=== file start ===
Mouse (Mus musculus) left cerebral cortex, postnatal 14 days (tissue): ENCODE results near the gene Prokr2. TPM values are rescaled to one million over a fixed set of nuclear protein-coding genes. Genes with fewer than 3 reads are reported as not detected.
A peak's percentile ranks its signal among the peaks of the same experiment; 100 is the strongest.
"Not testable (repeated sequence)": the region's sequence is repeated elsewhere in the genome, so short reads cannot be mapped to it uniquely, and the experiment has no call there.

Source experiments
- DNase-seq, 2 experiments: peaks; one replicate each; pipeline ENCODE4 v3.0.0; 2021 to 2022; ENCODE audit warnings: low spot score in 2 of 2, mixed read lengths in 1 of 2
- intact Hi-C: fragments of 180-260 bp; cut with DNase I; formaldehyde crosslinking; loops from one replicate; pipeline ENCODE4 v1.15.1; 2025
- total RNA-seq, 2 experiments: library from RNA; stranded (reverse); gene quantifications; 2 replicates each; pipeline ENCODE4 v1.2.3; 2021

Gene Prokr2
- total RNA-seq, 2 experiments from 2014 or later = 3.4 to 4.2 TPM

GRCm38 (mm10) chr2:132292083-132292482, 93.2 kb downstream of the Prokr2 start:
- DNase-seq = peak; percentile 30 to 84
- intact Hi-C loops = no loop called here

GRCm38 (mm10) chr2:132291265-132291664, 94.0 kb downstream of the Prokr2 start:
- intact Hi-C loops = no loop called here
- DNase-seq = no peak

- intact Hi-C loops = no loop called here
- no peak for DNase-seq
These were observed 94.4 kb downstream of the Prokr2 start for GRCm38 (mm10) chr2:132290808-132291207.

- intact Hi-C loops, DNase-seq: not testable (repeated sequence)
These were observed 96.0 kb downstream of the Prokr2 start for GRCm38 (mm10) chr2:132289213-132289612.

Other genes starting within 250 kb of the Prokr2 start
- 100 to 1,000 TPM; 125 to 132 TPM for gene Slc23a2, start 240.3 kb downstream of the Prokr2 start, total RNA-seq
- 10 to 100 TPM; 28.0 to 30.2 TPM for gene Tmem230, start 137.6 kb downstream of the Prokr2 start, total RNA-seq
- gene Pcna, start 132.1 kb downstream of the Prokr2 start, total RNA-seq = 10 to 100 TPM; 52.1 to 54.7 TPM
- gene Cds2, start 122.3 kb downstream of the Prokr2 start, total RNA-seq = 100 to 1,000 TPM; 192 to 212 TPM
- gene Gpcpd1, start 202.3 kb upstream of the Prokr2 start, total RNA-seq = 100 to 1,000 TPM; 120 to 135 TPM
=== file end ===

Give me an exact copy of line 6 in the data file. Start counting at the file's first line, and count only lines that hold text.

- intact Hi-C: fragments of 180-260 bp; cut with DNase I; formaldehyde crosslinking; loops from one replicate; pipeline ENCODE4 v1.15.1; 2025